Monday, September 24, 2007

1000 pictures

Today's is Elizabeth Perry's 1000th consequtive posting of sketches and musings over at Woolgathering and as part of her online celebration, I am posting my own sketch.

I lost my wedding band this spring. I was out in the garden, preparing urns for a new batch of annuals to be nestled in with the evergreen ivy. It wasn't until hours later - washing my hands - that I realized it was gone.

"Where were you?" he asked, when I came back in an hour later, still crying, still without it (meaning 'where had I been where I could have lost it'). I shrugged, helplessly. I'd been everywhere. We looked everywhere. We dug up everything I'd planted. We sieved the dirt. Over the next week we bought and read the manual for a metal detector and struggled manfully with said detector. We dug up the plants again. I cried some more.

I wrote about it; dreamed about it; prayed about it; pondered the why's and wherefore's of it. Not to mention the where-the-hell-is-it?!!'s. I couldn't find it and it didn't turn up. We still look for it, walking in the garden. My empty left ring finger was a mute accusation of my carelessness. How could I not have felt it slip off?! Strangely, I felt like I had failed as a wife. This was the symbol of our marriage - our treasure - and I had proven untrustworthy in guarding it. I lost it! Way to go. . . .

No, I didn't tell the king that. But neither did I press to get another one made. I started feeling unreliable with respect to my engagement ring and rarely put that on. . . . Fine. I didn't wear rings before I got married - just a few years ago - so what's the big deal? I won't wear rings now. Clearly, I'm not to be trusted with them.

Still, when I least expected it, a wave of loss would wash over me and I would finger my married ring finger, feeling the missing ring like I hear people who've lost limbs still feel them. How silly to feel such desolation over a ring. A piece of metal. OK - platinum metal, and have you checked the prices on platinum lately?! But still. I just missed my ring.

Last week, in the middle of dissertation hell, the king and I went out onto the porch for a happy hour glass of wine before dinner. The squirrels have been at work in my garden and urns, busily burying and unburying nuts and such. I scolded one of them who came within earshot: "I better not catch you in my urns! I'll whup your butt!" The king and I laughed. "Unless, of course, you find and return my ring," I added. "Then you can dig in the urns all you want!"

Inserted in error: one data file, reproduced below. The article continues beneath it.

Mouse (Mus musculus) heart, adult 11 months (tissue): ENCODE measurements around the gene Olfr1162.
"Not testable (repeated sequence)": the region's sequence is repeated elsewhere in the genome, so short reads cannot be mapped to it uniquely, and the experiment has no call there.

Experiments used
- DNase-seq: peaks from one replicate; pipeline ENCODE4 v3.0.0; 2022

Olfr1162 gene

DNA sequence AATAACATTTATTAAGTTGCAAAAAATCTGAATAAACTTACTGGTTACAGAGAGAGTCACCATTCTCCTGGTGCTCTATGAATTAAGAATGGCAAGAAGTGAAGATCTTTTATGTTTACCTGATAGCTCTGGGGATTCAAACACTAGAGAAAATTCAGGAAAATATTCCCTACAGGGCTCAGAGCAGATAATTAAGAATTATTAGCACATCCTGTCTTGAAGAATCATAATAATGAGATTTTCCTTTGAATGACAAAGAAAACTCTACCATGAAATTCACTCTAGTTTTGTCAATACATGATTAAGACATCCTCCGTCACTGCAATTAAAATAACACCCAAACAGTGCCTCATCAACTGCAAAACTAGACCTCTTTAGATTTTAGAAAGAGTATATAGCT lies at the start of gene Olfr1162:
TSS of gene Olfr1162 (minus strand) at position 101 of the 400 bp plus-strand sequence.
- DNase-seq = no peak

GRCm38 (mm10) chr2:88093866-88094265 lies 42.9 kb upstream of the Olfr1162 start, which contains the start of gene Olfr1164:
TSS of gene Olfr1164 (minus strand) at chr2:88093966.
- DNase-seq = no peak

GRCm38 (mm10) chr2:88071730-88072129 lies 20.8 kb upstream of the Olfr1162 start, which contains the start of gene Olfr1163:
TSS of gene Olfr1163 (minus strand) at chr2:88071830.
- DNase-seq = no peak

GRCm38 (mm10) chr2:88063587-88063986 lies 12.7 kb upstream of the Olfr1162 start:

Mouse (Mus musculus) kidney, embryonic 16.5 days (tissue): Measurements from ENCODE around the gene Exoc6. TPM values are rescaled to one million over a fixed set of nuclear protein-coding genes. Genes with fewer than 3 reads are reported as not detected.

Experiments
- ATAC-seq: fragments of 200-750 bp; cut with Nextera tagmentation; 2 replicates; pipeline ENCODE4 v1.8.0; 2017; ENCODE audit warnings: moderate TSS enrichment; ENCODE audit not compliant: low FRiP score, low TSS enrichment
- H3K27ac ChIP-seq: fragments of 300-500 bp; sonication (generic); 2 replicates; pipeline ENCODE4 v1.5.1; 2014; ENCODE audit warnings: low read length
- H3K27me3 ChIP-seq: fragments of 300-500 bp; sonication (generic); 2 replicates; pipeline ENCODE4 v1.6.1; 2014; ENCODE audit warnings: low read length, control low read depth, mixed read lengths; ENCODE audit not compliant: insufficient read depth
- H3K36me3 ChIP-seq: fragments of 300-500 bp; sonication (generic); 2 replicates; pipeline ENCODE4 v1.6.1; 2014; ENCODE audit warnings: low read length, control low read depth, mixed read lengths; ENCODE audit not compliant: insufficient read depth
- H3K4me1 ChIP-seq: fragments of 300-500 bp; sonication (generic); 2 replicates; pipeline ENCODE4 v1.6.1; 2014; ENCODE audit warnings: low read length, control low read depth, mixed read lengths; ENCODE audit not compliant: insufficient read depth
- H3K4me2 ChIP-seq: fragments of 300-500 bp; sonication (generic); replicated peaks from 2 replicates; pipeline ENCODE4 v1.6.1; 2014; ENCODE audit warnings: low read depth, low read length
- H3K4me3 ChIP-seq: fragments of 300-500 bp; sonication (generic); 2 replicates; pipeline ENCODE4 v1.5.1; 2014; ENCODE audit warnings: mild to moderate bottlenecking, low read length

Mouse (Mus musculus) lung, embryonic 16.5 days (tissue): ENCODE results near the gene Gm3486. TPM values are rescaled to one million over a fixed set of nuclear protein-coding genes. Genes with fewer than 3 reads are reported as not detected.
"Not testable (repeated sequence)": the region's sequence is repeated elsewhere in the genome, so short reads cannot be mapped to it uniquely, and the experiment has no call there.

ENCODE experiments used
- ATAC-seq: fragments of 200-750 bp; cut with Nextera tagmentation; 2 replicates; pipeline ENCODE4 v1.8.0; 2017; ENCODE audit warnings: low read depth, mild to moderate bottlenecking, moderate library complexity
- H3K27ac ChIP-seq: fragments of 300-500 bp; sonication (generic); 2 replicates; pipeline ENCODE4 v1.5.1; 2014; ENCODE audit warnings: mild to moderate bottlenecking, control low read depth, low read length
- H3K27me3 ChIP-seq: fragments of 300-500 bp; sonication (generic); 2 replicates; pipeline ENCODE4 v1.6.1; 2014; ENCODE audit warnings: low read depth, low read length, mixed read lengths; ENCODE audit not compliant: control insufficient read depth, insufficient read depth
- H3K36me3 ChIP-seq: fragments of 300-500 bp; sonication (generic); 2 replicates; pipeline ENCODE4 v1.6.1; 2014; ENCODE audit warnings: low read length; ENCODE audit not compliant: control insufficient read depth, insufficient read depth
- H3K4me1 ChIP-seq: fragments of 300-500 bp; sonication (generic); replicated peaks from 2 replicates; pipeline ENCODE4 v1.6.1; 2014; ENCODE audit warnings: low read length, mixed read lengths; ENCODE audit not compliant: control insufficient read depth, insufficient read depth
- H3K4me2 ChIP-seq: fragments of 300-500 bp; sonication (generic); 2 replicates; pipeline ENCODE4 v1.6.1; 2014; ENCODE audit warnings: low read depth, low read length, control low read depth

"You really think you're going to get it back, don't you?" the king asked.

"Well, I hope I will." I said. "I'd kind of lost hope there, for a while, but now I find myself looking again, quite expectantly. Almost as if it will be brought to me and left on the front steps. . . . But I haven't found it yet." I smiled. So did he. He went inside a moment and came back out.

"I didn't know when to give this to you." he said. "Now seems the best time." He placed a little box on the concrete bench we use as our coffee table on the porch. I started crying. (and I've started crying again, thinking about it. . . .)

I can't believe he had another ring made for me. Just like the first one. The one that's lost in our garden. The one that matches his.

This one is just a little different, though - I can't quite put my finger on it. But it's growing on me. Like a second chance.


K Spoering said...

Somehow, I linked to you through Elizabeth's blog. I, too, lost a ring working in my garden once. Looked and looked, and finally gave up and replaced it, as you have done. The following summer, I stuck my hand into my garden gloves, which had been carelessly tossed into the garden shed for the winter, and there was the ring! Hiding in the glove's ring finger. Did you use - and check - your garden gloves? I hadn't even thought of them because I don't use them much, but must have on that day. The gloves were a bit tight, and the ring a bit loose. Hope you still find it somewhere! I like your sketch. Kate

Non-Essential Equipment said...

Did you see this week's Lives essay in the Sunday Times magazine?

Rings are apparently on the brain all over.